Rizer said he sees retail destinations that offer more of an outdoor gathering place are going to be the ones most successful going forward. While he would not divulge any conversations between his department and Dulles Town Center’s developer, Lerner Enterprises, he expressed optimism about the center’s future.
“When you look at Dulles Town Center, Lerner Enterprises is a smart developer and they know what they’re doing. I think you’re going to see us working with them on integrating more uses in and around Dulles Town Center, and thinking about how that can still be vital. I still think there’s great opportunity there, but it’s hard to say exactly what it is. Something more like a mixed-use opportunity is something we’re going to have to look really hard at,” he said.
While malls have shown signs of decline over the past several years, experiential retail has been the growing trend, for those who seek an experience they can enjoy outside of the e-commerce world. But even that industry has been challenged, as it can sometimes contain a high-touch environment many consumers are weary of in the COVID world. It’s an industry that many malls have latched onto, with the same Coresight report noting that 90% of mall tenants nationwide are of the experiential retail variety.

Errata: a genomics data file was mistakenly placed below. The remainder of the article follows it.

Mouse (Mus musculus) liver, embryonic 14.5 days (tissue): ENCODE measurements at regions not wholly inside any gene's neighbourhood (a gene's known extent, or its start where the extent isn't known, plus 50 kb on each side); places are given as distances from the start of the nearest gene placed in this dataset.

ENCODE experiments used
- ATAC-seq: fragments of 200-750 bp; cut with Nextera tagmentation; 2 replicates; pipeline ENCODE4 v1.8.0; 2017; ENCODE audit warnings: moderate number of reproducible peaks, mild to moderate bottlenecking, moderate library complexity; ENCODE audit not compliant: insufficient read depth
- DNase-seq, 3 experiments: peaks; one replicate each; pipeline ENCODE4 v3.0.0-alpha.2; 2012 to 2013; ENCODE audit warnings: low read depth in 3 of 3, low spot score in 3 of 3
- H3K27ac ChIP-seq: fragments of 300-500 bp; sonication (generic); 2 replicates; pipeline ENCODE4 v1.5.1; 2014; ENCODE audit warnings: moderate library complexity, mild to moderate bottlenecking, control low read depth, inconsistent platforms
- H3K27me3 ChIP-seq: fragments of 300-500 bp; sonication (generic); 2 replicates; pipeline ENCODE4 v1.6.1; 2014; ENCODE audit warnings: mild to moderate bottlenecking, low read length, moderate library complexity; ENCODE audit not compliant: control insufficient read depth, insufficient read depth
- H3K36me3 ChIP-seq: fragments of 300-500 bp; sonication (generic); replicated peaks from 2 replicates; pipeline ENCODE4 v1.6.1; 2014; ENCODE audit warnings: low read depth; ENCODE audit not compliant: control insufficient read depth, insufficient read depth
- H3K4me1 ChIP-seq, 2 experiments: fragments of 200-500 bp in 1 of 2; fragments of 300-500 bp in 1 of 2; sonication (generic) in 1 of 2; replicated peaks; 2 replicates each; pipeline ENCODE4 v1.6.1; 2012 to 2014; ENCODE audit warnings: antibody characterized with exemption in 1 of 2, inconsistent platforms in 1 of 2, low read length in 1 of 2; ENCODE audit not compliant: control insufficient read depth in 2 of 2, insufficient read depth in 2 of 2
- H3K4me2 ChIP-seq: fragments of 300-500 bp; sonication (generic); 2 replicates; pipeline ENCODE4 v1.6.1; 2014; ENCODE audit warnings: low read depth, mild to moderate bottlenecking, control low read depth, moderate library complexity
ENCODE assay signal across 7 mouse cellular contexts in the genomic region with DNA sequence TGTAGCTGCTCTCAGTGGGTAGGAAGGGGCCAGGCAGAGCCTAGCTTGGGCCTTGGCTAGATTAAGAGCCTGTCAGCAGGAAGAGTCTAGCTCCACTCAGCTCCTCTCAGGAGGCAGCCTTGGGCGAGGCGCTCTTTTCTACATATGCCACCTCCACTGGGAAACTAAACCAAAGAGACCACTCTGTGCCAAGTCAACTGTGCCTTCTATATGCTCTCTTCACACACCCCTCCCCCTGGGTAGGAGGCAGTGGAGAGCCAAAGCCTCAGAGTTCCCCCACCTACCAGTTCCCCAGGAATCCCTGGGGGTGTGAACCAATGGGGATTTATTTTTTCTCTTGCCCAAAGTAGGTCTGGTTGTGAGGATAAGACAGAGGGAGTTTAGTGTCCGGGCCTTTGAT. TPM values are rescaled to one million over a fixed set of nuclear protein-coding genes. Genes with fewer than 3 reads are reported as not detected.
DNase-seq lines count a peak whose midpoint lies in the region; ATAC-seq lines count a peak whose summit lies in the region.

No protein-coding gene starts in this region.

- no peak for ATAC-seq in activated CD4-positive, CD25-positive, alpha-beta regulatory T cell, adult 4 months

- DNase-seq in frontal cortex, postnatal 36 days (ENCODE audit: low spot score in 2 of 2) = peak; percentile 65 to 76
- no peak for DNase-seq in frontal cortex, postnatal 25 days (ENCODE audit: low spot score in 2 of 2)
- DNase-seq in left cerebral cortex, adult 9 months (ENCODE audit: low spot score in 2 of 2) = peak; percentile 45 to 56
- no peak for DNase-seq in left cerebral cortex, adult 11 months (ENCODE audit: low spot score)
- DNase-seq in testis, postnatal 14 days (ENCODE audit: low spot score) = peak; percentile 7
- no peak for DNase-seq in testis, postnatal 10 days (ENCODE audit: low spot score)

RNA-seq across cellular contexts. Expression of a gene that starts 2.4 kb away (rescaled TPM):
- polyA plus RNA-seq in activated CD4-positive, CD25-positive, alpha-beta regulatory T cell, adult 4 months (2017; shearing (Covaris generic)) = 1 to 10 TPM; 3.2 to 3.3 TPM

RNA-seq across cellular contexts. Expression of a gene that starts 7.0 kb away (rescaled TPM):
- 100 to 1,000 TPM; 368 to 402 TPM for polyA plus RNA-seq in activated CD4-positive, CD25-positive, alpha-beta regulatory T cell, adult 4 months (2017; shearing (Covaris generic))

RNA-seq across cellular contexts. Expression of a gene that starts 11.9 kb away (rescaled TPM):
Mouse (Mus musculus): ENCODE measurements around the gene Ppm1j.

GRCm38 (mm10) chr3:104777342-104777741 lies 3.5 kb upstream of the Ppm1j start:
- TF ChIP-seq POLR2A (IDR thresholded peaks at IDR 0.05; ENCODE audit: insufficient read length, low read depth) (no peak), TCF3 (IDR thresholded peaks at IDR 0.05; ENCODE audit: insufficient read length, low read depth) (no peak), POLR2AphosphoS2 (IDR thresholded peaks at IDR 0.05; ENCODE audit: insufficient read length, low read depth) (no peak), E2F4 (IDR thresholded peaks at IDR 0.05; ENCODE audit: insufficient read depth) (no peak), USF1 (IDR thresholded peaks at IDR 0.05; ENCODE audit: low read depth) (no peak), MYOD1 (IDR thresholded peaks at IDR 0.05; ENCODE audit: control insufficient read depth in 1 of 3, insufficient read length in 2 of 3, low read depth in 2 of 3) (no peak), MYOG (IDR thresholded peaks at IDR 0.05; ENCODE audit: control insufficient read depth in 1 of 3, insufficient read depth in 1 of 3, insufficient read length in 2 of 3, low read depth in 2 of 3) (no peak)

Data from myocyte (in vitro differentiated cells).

Other uses that have been suggested for malls include fulfillment or shipping centers for e-commerce giants, like Amazon, with a recent report citing discussions between Simon Property Group and the global giant to use vacant department store space as warehouses.
Locally, Simon Property Group is also the owner of the Leesburg Premium Outlets, which were closed for a little over two months during the height of the pandemic in the spring. While the outlets have shown no apparent signs of trouble, the property owner is seeking permission from the Leesburg Town Council to add more personal service uses, like hair salons and tailor shops.
Simon Property Group explained in its statement of justification that allowing the additional uses will help the outlets to keep pace with its competitors, offer greater retail choice, and a more robust shopping experience for its visitors.
“Doing so will help meet shopper expectations and keep the Center financially competitive,” the statement read.
Frazier said that shopping-center type developments that encourage a “live, work, play” atmosphere will continue to be successful, even post-COVID. He noted that having an outdoor atmosphere as part of the shopping experience is going to be more desirable than large, enclosed spaces that many shoppers are looking to avoid.